A blue chip is an organization that exhibits sustainability and consistent progression, regardless of the trends of its peers. Members of such organizations remain close-knit and communal, both amongst themselves, and with those whom they service and provide for. Like a village, they lean on each other, and never forget that their individual contributions have nowhere near the potency of their summative parts.
Out of such philosophies rose Blue Chip Village, a Progressive Blues Rock band based in Brooklyn, NY. This 4-piece, who also incorporate their Psychedelic, World, Jam, Funk, and Classical influences while maintaining a grasp of Pop sensibility, digitally released their 5-track debut on March 28, 2011.
After 2 years of sporadic social encounters while enrolled at James Madison University (Harrisonburg, VA), already-seasoned guitarist Nicholas A. Pascarella approached budding vocalist Christopher R. Gesualdi in the fall of ‘07 about fronting a Dangus Kahn and the Tornados (local Harrisonburg legends) cover band. After a few promising jam sessions, the duo began learning covers and experimenting with original material for their first band, The Super Octavius (named after a Dangus Kahn classic). The group immediately began playing an assortment of on-campus events, local bars, and rambunctious house parties.
After deciding that they needed a hand drum player to fill out their acoustic sound for a string of unplugged shows during the spring of ’08, Gesualdi introduced Pascarella to Caleb Spaulding, a drummer/djembe player whom he had met through their mutual Greek involvement on campus. Their collective chemistry proved undeniable, and Spaulding became the band’s full time drummer later on that summer.
From fall ‘08-spring ‘09, The Super Octavius played 35+ shows together, not only blanketing Harrisonburg with performances, but also venturing out to Charlottesville and Richmond (nearby VA college towns). After building some legitimate notoriety in the JMU community by the backend of spring ‘09, departures of both the band’s bassist and manager, as well as the impending graduation of its 2 principle songwriters, brought an end to The Super Octavius.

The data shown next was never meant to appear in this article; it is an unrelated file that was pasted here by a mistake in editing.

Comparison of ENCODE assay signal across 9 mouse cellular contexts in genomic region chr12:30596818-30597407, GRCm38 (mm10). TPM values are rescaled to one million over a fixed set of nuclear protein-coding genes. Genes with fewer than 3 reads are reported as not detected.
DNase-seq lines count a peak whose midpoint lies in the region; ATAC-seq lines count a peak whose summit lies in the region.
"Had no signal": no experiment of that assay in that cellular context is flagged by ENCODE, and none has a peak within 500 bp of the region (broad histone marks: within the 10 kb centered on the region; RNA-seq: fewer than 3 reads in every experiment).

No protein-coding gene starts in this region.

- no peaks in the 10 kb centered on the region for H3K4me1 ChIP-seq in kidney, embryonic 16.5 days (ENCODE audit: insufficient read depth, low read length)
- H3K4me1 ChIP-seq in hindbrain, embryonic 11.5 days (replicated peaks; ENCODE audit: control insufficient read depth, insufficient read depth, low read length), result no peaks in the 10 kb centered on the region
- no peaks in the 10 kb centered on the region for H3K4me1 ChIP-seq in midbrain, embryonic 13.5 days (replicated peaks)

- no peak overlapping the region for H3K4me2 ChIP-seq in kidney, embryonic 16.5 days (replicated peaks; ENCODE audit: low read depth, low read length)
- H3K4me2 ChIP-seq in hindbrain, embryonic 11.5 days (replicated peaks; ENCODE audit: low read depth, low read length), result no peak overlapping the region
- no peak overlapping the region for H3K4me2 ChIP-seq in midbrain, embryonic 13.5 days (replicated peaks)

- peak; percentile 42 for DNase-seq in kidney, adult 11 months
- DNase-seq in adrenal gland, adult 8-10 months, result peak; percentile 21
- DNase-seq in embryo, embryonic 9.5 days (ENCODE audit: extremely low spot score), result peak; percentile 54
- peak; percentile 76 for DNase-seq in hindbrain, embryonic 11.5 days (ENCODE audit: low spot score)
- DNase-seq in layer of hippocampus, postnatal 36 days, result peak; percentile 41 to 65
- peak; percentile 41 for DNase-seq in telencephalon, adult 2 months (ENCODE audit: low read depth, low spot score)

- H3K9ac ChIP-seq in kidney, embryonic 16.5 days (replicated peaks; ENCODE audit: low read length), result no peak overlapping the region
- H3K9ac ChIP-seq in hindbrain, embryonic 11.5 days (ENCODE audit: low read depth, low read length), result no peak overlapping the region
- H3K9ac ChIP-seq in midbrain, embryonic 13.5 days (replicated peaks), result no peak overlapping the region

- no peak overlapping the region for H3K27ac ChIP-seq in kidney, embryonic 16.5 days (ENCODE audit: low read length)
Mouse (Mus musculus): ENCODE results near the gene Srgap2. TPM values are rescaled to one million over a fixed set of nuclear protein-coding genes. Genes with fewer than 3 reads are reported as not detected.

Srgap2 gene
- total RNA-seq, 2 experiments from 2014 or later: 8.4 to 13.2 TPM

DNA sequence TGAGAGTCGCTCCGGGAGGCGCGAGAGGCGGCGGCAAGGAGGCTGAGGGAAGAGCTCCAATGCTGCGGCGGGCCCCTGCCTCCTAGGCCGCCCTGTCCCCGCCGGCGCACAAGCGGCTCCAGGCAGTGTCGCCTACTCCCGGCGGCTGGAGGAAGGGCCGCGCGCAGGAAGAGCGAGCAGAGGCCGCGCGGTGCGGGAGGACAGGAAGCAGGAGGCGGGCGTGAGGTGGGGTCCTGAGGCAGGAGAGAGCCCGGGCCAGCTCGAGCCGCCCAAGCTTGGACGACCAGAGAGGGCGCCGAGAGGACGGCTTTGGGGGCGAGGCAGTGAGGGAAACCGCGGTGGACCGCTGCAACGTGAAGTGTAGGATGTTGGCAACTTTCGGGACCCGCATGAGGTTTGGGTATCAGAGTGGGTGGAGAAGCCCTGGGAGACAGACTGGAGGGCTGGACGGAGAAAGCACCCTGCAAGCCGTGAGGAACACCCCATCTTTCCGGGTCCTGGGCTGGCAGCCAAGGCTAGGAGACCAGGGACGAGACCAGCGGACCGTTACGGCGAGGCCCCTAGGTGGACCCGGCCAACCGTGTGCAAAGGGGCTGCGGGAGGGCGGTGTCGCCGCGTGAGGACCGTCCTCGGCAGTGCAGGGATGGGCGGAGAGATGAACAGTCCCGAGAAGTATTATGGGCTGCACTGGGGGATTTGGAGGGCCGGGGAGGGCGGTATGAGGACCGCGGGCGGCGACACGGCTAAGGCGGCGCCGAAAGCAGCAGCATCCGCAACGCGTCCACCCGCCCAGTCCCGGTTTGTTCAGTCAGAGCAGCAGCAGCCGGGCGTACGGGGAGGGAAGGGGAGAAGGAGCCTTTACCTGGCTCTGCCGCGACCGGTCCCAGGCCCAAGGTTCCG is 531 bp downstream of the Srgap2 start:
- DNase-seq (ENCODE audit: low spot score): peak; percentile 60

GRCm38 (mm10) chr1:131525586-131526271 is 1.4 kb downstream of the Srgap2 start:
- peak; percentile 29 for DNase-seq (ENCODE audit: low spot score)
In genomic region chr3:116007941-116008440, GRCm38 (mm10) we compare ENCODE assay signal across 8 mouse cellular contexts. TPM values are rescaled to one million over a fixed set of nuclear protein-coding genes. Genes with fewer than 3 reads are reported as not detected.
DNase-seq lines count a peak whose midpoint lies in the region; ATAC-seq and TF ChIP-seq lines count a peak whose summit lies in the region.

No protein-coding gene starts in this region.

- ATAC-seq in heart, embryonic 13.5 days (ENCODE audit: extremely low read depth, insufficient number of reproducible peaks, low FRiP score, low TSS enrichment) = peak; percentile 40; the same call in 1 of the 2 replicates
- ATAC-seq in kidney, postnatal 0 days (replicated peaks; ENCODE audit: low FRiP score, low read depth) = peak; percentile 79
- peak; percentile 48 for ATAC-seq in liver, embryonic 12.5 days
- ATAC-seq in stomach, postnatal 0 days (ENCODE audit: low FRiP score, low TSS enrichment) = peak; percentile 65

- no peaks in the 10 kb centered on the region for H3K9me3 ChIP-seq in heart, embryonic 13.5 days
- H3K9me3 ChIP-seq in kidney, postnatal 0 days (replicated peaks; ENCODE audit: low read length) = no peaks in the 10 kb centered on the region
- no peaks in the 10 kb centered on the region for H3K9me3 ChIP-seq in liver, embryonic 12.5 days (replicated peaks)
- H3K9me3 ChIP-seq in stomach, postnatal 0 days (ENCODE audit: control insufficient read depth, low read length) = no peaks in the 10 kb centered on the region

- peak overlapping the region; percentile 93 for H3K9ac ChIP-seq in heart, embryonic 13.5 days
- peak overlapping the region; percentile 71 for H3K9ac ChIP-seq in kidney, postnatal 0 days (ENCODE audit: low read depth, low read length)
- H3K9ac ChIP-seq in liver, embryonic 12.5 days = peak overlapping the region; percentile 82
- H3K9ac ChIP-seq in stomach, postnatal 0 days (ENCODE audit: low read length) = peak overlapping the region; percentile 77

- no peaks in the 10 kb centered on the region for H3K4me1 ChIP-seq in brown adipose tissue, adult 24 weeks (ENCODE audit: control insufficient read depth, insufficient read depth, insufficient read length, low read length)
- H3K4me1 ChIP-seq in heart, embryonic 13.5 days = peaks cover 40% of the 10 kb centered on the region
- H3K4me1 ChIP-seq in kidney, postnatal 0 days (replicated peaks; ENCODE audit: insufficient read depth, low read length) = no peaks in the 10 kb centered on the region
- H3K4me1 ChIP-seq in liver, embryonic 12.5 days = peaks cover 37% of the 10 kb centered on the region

Amidst deliberation of traditional post-college plans, Gesualdi and Pascarella realized that they were just beginning to tap into their collaborative songwriting potential, and vowed to remain a unit, regardless of any competing variables.
The twosome decided to move to Gesualdi’s childhood house in northern New Jersey during the summer of ‘09, with their sights ultimately set on New York City. While in Jersey, they wrote and conversed incessantly, pushing each other to unchartered musical and intellectual territory. Amongst frequent name deliberation, the phrase blue chip surfaced, representing sustainability and progression over time, no matter what was going on around them. Couple that with village, symbolizing the communal, close-kit nature that the group valued not only internally, but also with its fan-base, and Blue Chip Village was born.
During the fall of ‘09, Pascarella temporarily moved back to Harrisonburg to reunite with Spaulding while he finished up his final year at JMU. Gesualdi remained up North, landed a job with a Brooklyn-based music publicity firm, and began working with renowned Bel Canto voice teacher Judy Hages.
After his graduation in May of ‘10, Spaulding officially joined Blue Chip Village, and alongside Pascarella, moved to Brooklyn, NY to reunite with Gesualdi. While the group spent the summer fine-tuning what would become their self-titled debut, Gesualdi reached out to Joe Kruse, a bassist whom he had briefly collaborated with back in the fall of ‘05, when the two were freshman together at JMU. Kruse had been in and around Brooklyn for 3+ years, building custom, high-end instruments with respected luthier, Carl Thompson.
Kruse immediately gravitated toward the group’s eclectic compositions and unyielding vigor, and became the full-time bassist soon after.
BCV recorded their first album during the winter of ‘10 with engineer Skylar Adler (also drummer for The Nico Blues), and released it digitally via bluechipvillage.com on March 28, 2011.
It is routinely referenced that there is a gaping void in the contemporary Rock scene; this record should provide a static space with a timely pulse. HypeM blogger Tender Branson describes their debut as, “one that is mature and subtle. They won’t jump right out and grab you with gimmicks or singles but take the slow approach, the worm their way into your brain one note at a time method…it’s purity at it’s finest.”
What’s even more enticing, however, is where this band will possibly go next.
Blue Chip Village is:
- Nicholas A. Pascarella (guitars, supporting vocals)
- Christopher R. Gesualdi (lead vocals, lyrics)
- Caleb Spaulding (drums, supporting vocals)
- Joe Kruse (bass, upright bass, smoothest name in music)
Blue Chip Village’s tracks